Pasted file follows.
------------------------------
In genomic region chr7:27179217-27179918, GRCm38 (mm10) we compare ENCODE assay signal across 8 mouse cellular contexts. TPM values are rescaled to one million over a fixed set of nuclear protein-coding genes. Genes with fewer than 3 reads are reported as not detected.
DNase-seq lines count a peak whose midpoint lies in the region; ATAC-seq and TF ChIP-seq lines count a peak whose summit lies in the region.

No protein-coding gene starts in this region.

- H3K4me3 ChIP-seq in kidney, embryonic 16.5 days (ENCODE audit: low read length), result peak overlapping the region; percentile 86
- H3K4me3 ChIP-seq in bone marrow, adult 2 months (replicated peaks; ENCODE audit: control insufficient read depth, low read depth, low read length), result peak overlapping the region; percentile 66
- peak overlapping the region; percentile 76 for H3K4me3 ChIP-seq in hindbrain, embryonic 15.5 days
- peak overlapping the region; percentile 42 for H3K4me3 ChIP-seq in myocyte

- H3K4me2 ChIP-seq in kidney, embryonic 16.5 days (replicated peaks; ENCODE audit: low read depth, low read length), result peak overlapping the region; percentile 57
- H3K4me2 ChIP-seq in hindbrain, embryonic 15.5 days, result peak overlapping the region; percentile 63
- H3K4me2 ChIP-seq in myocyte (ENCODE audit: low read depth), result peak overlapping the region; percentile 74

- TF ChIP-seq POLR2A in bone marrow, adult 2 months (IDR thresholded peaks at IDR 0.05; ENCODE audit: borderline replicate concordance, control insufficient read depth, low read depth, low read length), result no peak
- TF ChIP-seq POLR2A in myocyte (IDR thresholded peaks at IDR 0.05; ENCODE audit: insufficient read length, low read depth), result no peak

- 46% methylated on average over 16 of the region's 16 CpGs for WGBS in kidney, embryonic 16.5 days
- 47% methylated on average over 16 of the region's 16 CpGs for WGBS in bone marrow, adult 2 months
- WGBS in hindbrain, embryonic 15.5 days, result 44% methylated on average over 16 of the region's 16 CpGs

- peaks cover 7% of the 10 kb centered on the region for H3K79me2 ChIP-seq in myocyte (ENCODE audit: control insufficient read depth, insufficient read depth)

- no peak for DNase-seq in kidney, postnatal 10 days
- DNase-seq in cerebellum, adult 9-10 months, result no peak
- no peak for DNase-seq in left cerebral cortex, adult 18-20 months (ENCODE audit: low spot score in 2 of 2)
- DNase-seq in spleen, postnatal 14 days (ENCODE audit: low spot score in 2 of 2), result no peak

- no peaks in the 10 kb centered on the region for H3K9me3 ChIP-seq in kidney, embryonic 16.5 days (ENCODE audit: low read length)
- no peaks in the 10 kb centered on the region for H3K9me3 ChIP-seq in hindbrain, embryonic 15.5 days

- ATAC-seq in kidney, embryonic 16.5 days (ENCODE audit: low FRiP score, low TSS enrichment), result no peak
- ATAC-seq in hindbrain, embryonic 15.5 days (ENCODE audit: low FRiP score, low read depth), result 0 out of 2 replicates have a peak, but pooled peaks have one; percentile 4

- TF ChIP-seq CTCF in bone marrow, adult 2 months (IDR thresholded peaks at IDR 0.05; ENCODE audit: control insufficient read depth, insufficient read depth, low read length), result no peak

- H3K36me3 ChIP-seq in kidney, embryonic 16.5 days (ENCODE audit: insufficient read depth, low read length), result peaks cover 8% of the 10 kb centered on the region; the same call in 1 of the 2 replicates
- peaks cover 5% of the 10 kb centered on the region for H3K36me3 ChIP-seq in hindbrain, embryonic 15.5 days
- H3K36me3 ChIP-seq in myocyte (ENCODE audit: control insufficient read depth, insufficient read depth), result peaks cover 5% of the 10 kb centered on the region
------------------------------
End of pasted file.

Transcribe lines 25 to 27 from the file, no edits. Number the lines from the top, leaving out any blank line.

- TF ChIP-seq CTCF in bone marrow, adult 2 months (IDR thresholded peaks at IDR 0.05; ENCODE audit: control insufficient read depth, insufficient read depth, low read length), result no peak

- H3K36me3 ChIP-seq in kidney, embryonic 16.5 days (ENCODE audit: insufficient read depth, low read length), result peaks cover 8% of the 10 kb centered on the region; the same call in 1 of the 2 replicates
- peaks cover 5% of the 10 kb centered on the region for H3K36me3 ChIP-seq in hindbrain, embryonic 15.5 days